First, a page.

New ISIS Twitter campaign spurs hashtag war

The rise of #StevensHeadinObamasHands’s popularity prompted moderate users to utilize it along with new hashtags to fight back

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Twitter users, especially those supporting the Islamic State of Iraq and Syria (ISIS) militant group, are using ISIS’ threat to slaughter U.S. journalist Steven Sotloff in a trending Twitter campaign targeting President Barack Obama, reported the Daily Mail on Tuesday.

#StevensHeadinObamasHands quickly topped Twitter’s trending topics, shortly after it started being shared on Twitter earlier this week.

In a graphic video featuring the beheading of another U.S. journalist, James Foley, Time magazine’s journalist Sotloff is seen wearing an orange jail jumpsuit while on his knees, as the executioner threatens to behead him as well.

“The life of this American citizen Obama depends on your next decision,” the masked executioner, who is currently being identified through computer generation, warned in spoken English.

A number of memes, tweets and pictures have been carried out on social media, in what was seen as an appeal to the West, directly targeting President Obama.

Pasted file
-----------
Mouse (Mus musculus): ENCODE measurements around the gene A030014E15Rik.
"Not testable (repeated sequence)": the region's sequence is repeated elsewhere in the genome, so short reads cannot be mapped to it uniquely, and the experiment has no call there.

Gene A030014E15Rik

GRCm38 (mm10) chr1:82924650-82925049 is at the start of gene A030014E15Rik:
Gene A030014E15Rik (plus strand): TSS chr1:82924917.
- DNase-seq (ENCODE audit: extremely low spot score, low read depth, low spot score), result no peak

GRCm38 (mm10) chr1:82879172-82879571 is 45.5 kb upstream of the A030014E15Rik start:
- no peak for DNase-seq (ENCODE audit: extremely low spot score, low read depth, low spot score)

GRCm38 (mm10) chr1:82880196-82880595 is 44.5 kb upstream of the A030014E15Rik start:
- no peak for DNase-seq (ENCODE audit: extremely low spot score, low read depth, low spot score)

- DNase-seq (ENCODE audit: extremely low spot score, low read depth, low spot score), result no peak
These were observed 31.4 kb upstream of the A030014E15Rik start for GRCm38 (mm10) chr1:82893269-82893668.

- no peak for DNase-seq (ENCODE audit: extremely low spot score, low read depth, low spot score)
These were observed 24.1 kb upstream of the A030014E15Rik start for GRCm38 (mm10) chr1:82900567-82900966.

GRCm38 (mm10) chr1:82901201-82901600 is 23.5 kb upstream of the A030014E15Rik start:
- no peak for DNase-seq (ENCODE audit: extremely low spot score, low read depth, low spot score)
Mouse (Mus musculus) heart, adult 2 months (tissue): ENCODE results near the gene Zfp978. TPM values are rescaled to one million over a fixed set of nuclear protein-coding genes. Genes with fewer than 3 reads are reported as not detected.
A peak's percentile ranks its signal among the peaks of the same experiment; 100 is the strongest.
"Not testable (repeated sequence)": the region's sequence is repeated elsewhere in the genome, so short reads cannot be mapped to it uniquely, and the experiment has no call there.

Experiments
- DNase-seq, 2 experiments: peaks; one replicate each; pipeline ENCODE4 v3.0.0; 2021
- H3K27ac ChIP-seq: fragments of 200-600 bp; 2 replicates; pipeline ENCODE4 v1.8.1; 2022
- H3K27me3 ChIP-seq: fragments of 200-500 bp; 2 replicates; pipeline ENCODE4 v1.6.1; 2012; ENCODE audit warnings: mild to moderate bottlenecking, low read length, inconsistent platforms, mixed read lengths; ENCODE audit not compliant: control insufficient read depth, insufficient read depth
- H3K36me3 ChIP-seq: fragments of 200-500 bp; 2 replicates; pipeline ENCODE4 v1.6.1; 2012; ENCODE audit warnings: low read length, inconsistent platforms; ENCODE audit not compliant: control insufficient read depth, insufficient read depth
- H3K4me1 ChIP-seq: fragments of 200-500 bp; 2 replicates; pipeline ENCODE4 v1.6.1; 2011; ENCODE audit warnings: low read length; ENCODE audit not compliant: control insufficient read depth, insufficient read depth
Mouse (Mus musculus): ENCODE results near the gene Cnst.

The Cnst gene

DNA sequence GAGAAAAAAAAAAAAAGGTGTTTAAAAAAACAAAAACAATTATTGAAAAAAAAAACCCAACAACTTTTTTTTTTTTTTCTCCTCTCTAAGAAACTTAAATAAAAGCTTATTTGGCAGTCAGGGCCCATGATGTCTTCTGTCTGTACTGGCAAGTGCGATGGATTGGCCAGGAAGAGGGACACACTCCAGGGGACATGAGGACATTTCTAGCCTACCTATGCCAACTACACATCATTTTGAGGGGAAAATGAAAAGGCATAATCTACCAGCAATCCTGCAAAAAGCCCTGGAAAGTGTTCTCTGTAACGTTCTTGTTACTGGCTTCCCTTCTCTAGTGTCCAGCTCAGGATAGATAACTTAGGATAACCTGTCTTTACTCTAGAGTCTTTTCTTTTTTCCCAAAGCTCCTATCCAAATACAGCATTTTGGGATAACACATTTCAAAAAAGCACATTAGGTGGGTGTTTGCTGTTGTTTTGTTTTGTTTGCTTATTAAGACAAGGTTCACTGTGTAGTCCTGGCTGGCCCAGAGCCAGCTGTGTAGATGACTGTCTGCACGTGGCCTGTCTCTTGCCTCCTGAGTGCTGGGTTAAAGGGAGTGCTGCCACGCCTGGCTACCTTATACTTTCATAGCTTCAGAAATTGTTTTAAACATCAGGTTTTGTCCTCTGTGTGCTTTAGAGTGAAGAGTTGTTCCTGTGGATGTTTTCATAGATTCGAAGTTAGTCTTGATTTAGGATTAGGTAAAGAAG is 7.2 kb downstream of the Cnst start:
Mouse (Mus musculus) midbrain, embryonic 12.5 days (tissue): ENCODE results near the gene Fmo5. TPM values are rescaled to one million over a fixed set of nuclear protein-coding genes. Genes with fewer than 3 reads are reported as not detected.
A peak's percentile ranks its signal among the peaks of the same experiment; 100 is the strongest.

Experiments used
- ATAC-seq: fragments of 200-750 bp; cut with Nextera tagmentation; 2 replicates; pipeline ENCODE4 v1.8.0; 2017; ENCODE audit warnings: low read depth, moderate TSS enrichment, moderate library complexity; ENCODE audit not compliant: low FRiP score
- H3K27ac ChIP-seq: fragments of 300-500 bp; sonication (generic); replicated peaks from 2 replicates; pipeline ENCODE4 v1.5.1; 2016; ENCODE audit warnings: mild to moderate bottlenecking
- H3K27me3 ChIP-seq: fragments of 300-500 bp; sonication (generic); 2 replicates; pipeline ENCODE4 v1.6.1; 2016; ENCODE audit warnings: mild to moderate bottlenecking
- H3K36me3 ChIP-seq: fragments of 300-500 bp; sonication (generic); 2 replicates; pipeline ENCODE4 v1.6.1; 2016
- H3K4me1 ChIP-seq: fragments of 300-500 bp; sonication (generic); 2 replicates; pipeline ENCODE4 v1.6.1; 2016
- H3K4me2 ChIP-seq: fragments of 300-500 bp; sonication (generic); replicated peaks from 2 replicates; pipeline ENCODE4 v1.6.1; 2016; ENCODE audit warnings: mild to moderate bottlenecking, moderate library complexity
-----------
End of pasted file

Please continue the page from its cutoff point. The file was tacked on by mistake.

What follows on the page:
Extremist supporters carried out the hashtag through irrelevant tweets which include other trending topics such as #AskRicky, in reference to YouTube video blogger Ricky Dillon, and #FetusUANDay, another pop culture- related hashtag about the English-Irish boy band One Direction.

In response, other tweeps started using the same hashtag to fight back, leading to the rise of new hashtags such as #AMessageFromUStoISIS, in an allusion to the title of the gruesome video released last week - "A message to the America" – and used as #AMessageFromISIStoUS later on Twitter.

A large sum of engagement and discussions under hashtag #StevensHeadinObamasHands came from Saudi Arabia, where the king has denounced Islamist militants earlier this month, saying that it was “shameful and disgraceful that these terrorists are doing this in the name of religion.”

Most users from Saudi Arabia denounced terrorism, and quoted the king.

Sotloff was working as a freelance journalist when he was kidnapped in the Syrian city of Aleppo last August.

ISIS militants have seized control over large regions of Iraq and Syria and pledged to establish a “caliphate” which rules by harsh interpretations of the Sharia, or Islamic law.

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